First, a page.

I was approached by a friend who knew someone who’d spent a lot of money on a kit but didn’t know how to play it. I showed him what I’d been taught by all my wonderful teachers at the Musicians Institute and the lessons I had with Colin Woolway. By word of mouth, and a round of advertising, increasing numbers of people contacted me who were interested in learning to play. My business grew from there.


My teaching approach is to give each student a good foundation that we can build on. It is like teaching someone to talk...with a drum kit. I start by using pages from the Colin Woolway ‘Drumsense’ book, then add a bit from Joe Morello ‘Master Studies’ Vol 1+2, and of course George Lawrence Stone the latter two for stick control. Along the way students are learning to read, play with a click and just try to be a good solid drumming groove machine. I tailor each lesson, personalising them to meet the needs of each individual student. Whatever they want to know and learn I will help them with.


Talk us through the drumming circles you run.


My partner (who is a psychotherapist) and I thought it would be fun to start a community drum circle playing hand drums & percussion for people who had never played before. We would begin by showing people how to hit the drums and encourage them to tune into their own rhythm to begin with. Then I would start a pulse, inviting people to listen, and then play whatever they feel. Usually this starts as a cacophony with everyone trying to find their own space in the groove. When the group starts listening to each other it turns into a great moment because everyone starts playing as one. Jams can last from 3 to 35 minutes with the groove changing many times as the participants become increasingly confident and comfortable. We were approached by the local Alzheimer’s Society to facilitate a one off drum circle for people living with Alzheimer’s. This was an experiment to see how everyone would react and was amazing. The group started playing as soon as we gave them a drum and then played for 40 minutes without stopping. No one in the group expected that to happen. We managed to secure some funding from a local charity to host 12 circles at the start of 2019 for people living with Dementia and their carers. A local businessman gave some funding to carry on for the rest of 2019 and into 2020. Based on the idea of listening to a pulse then join in, we added playing grooves based around nursery rhymes and songs. We decided to call it ‘Find Your Groove’. We have taken it into local care homes and they have noticed a difference in the people who took part in the drum circles, reporting increased appetite, more restful sleep and a memory of rhythm.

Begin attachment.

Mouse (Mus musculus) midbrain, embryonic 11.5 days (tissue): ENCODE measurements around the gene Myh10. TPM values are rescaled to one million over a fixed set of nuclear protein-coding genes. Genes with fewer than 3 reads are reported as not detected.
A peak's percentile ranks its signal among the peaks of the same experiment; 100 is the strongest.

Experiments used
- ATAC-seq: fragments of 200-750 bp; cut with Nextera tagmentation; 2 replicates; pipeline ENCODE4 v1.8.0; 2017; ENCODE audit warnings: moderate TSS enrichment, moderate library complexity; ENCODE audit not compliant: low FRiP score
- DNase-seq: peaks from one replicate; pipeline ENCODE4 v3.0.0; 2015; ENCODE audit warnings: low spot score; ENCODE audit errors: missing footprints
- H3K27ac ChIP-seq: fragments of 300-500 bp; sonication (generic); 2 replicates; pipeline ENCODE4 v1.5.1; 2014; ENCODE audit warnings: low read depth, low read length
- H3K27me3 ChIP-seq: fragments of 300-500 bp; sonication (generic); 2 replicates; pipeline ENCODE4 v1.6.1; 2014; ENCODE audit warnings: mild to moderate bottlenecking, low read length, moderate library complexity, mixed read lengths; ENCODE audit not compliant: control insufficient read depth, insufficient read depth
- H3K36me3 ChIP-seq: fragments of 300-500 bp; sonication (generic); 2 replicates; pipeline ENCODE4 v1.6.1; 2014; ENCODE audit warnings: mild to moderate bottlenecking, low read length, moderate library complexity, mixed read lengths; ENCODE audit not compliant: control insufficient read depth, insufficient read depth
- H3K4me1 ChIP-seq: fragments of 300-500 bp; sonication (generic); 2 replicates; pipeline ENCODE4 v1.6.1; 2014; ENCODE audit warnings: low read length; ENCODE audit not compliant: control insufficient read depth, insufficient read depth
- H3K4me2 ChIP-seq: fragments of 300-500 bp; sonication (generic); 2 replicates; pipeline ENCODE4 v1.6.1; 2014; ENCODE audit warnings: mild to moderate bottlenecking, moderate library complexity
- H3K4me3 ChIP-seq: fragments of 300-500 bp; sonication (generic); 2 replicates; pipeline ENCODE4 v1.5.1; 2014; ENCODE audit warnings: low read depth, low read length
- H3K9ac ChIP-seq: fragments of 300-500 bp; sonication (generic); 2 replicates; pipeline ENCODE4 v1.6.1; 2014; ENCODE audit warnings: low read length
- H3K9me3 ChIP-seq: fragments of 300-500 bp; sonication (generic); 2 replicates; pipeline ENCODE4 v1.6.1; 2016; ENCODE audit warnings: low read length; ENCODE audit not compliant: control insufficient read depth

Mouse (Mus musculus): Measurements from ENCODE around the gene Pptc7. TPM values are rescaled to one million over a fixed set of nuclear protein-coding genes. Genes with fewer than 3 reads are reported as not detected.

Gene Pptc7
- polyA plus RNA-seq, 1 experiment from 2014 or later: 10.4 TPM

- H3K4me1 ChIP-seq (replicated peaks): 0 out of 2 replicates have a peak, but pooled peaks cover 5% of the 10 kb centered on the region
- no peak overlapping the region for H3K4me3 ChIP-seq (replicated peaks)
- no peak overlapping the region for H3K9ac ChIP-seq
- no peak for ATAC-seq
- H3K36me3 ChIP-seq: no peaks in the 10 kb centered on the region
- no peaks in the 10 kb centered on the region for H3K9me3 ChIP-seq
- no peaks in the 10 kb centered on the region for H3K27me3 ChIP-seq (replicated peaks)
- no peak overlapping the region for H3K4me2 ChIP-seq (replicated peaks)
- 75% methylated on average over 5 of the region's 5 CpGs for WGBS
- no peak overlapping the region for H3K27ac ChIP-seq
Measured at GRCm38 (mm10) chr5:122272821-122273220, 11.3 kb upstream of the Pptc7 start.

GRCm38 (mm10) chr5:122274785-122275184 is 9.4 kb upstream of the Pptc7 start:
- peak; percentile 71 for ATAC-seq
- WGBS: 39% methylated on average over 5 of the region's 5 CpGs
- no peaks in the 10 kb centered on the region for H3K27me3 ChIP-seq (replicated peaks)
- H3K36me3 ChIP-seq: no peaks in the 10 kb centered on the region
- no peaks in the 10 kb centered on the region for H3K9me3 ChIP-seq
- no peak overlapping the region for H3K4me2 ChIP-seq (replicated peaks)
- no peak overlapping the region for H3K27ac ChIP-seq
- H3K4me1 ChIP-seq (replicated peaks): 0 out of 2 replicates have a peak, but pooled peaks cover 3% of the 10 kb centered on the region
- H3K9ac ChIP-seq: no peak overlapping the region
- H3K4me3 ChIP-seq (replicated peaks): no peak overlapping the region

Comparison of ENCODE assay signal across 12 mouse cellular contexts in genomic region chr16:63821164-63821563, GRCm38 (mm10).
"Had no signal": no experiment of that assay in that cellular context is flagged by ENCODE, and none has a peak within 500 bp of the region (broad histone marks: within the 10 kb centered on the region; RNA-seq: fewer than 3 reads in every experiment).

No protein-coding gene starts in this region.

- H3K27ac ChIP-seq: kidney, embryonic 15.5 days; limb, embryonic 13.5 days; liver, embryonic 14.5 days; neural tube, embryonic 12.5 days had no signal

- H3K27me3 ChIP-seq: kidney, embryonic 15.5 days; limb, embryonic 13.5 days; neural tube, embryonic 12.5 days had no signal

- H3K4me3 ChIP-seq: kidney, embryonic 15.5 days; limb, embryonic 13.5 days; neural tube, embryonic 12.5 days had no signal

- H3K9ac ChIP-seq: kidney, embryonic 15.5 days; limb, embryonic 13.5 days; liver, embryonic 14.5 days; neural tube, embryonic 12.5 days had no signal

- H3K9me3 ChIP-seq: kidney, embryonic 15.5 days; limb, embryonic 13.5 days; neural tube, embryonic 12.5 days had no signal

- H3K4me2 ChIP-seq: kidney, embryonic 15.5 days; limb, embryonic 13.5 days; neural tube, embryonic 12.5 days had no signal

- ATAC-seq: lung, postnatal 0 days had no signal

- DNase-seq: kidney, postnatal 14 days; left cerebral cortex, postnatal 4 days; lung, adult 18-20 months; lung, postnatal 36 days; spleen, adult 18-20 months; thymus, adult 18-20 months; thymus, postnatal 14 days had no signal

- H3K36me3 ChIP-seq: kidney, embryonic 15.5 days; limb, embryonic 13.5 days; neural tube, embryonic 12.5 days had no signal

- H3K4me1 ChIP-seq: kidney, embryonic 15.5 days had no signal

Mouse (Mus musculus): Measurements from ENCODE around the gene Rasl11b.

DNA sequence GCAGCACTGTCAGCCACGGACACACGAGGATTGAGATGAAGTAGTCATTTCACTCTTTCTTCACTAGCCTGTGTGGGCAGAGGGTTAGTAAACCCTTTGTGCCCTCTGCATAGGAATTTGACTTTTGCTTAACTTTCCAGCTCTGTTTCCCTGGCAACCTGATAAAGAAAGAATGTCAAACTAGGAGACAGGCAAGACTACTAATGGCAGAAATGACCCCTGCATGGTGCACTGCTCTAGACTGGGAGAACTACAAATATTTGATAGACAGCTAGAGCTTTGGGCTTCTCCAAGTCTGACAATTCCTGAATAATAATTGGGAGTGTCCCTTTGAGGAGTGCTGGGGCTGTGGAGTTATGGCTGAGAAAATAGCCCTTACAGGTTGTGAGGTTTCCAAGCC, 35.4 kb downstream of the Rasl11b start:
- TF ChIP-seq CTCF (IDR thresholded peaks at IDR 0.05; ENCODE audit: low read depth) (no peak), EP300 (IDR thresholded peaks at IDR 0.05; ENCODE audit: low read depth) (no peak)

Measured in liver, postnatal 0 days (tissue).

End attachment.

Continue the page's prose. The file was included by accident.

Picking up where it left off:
What do you do to stay creative?